Many of the people in my circle are holding tight to their 2013 New Year’s resolutions—especially those hoping to improve their health with exercise and changes in diet.  We have good reason.  As a community, we struggle profoundly with obesity, which can lead to an onslaught of health concerns, including type 2 diabetes (more than 80% of those with type 2 diabetes are overweight), and heart disease and stroke (African-American women are twice as likely to suffer from heart disease and stroke than our White counterparts).  These dsys, my folks are ceating clean, kettle-belling and training for marathons.

Unfortunately, a number of them are also very busy and sad.  We have bought into the notion that grinding is the only way for us to get it all in— to achieve our goals in our careers, social lives and now, our health.  With that grind comes anxiousness, fatigue, depression and sleepless nights, so while we are doing a great deal to become more physically fit, many of us are also becoming more exhausted, irritable, and incapable of centering our minds.  “What if I tell you that caring for your body is the least important part of your health”, asks Lisa Rankin, a medical doctor who spoke at a TEDx conference concerning shocking truths about our health.

Rankin shares a powerful story with her audience. An OBGYN who became so disgruntled with the patriarchal led medical care for women that she left her practice in 2007, she was frustrated with seeing patients who showed obvious symptoms of not being well, but whom she could not diagnose with a tangible illness, or treat.  What she later realized was happening with her patients was that their bodies were physically manifesting a host of issues occurring in their minds, and these manifestations had become an epidemic.  One that Rankin herself could not escape:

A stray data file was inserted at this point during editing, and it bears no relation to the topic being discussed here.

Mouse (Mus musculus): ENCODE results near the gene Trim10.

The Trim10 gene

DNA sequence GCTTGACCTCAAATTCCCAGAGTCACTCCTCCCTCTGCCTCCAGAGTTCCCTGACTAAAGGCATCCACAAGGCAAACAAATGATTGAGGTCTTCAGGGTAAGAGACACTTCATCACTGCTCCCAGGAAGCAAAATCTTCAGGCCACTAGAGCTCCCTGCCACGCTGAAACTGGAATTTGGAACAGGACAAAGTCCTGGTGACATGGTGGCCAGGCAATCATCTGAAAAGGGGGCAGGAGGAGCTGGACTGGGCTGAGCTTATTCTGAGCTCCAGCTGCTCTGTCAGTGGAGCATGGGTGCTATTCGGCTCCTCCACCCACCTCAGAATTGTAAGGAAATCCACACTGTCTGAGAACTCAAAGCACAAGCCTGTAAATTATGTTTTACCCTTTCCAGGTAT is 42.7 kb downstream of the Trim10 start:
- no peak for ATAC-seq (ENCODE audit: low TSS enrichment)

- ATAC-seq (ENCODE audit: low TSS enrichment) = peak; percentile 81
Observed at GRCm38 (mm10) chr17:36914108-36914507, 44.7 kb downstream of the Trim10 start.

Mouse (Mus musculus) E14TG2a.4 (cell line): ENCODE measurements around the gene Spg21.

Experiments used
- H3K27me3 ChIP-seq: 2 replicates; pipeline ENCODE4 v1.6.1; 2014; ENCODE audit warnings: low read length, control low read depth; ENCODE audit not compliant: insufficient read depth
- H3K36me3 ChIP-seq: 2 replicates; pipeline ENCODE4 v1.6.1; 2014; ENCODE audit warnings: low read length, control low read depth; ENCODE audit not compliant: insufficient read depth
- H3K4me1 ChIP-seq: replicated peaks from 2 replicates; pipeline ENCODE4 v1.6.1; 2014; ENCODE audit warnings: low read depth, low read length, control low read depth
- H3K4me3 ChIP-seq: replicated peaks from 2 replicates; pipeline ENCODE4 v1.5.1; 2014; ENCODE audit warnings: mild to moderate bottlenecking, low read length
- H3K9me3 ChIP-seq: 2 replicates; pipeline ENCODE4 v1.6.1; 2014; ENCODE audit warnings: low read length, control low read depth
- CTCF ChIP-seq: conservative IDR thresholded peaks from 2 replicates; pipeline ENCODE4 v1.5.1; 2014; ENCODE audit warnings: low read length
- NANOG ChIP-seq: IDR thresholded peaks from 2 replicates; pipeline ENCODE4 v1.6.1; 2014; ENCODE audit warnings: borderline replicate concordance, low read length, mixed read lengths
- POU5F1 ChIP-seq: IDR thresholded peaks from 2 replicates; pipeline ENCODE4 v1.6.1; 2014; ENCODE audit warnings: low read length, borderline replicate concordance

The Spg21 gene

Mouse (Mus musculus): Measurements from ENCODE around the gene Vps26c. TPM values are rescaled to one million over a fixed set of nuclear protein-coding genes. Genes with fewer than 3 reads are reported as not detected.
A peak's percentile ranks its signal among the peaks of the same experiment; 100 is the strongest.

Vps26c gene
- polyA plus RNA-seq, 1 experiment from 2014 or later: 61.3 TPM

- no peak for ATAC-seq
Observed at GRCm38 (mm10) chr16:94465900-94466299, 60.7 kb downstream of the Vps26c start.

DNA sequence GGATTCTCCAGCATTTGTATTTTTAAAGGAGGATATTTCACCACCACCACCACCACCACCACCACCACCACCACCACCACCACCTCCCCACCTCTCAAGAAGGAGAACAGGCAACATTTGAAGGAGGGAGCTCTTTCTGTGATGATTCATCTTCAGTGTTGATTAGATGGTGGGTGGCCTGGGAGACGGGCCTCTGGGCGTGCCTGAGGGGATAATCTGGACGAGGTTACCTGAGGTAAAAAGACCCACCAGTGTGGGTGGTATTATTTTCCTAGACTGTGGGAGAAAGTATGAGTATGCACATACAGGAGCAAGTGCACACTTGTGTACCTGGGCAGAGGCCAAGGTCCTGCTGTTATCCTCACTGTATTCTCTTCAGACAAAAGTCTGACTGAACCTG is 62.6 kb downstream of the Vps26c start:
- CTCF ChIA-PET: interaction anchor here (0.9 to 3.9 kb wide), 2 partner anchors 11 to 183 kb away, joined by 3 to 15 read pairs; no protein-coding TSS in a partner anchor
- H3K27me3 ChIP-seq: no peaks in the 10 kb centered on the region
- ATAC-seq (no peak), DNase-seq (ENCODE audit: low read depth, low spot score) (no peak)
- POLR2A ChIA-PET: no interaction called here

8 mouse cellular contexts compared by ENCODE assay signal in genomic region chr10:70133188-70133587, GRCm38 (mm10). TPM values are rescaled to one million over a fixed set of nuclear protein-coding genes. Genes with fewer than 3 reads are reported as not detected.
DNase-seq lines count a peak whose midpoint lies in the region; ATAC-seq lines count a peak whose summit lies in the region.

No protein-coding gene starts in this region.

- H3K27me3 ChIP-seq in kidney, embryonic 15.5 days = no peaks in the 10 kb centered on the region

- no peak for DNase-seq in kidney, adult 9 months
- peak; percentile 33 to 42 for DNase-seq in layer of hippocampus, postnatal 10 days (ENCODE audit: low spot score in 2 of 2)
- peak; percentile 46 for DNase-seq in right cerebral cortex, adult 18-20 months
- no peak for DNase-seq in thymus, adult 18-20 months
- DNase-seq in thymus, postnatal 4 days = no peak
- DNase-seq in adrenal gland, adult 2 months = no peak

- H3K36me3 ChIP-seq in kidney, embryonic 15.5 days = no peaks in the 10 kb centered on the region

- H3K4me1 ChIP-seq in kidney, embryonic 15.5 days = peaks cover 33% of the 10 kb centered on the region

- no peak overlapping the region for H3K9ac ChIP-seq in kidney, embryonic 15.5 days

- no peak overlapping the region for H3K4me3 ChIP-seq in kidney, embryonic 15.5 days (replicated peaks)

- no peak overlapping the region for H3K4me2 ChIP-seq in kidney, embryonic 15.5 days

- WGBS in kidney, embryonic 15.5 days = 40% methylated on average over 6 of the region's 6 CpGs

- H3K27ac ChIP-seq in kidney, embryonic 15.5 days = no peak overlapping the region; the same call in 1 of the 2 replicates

“By the time I was thirty-three years old I was your typical physician… I had all the trappings of success, I thought—the ocean front house in San Diego, the vacation home, the boat, the big fat retirement account, so I could be happy one day in the future.  I was twice divorced by that point.  I had been diagnosed with high blood pressure.  I was taking three medications that failed to control my blood pressure and I had just been diagnosed with precancerous cells of my cervix that needed surgery.”

More importantly, says Rankin, she was completely disconnected from who she was and what she wanted in life.  “I had covered myself up in a whole series of masks”, she explained.  Her life, without the fancy medical degree and ocean view, sounds a lot like my own life after my second divorce and I’m that banking the lives of many of you reading today aren’t so different.

When we are unhappy—in failing relationships and hostile work environments, when we are spiritually disconnected—our bodies gently whisper to us that something is wrong.  Of course, we often ignore those whispers.  We pop a few pills to soothe our headaches, we have prescriptions that momentarily take away our restlessness, there are medications that treat our attention deficit disorders and our episodes of hopelessness, but we do little to repair or rid ourselves of the issues that cause these physical illnesses.

It’s understood that a good diet and exercise regimen can relieve stress and boost endorphins, which make us happier and healthier, but Rankin believes that we also have to work harder at alleviating those stressors that bring us back towards unhappiness.  In this 2011 article, Marc B. Levin offers insight on the theory of monoism, which states that the needs and functions of our mind and body are “not as distinct entities but as one interrelated system.”  Thus, your body is impacted by the state of your mental and emotional wellbeing and vice versa. “The mind produces changes in the body, and the body produces changes in the mind.”

And if this is all true, we must do more to align our lives with not only what we feel our true purposes are, but what really, genuinely, brings us joy.  It isn’t enough just to add quinoa salads to our diets; we must also remove those people from our lives who always seem to bring drama.  As we remember to take the stairs at work, we must finish those creative projects that may one day amass into that novel we’ve wanted to write since we were nineteen years old, or the photo exhibition that we silently wish would happen instead of the promotion we just earned.  Mostly, we have to be serious about taking as good of care of our minds as we have promised to take care of our bodies.

After all, one can’t possibly do or be well without the other.